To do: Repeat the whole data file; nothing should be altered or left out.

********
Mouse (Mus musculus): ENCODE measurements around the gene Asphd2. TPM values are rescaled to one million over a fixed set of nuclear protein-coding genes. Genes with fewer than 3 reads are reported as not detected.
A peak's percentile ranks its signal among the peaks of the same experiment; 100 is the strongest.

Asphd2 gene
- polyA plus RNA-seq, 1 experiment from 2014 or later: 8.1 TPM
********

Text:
Mouse (Mus musculus): ENCODE measurements around the gene Asphd2. TPM values are rescaled to one million over a fixed set of nuclear protein-coding genes. Genes with fewer than 3 reads are reported as not detected.
A peak's percentile ranks its signal among the peaks of the same experiment; 100 is the strongest.

Asphd2 gene
- polyA plus RNA-seq, 1 experiment from 2014 or later: 8.1 TPM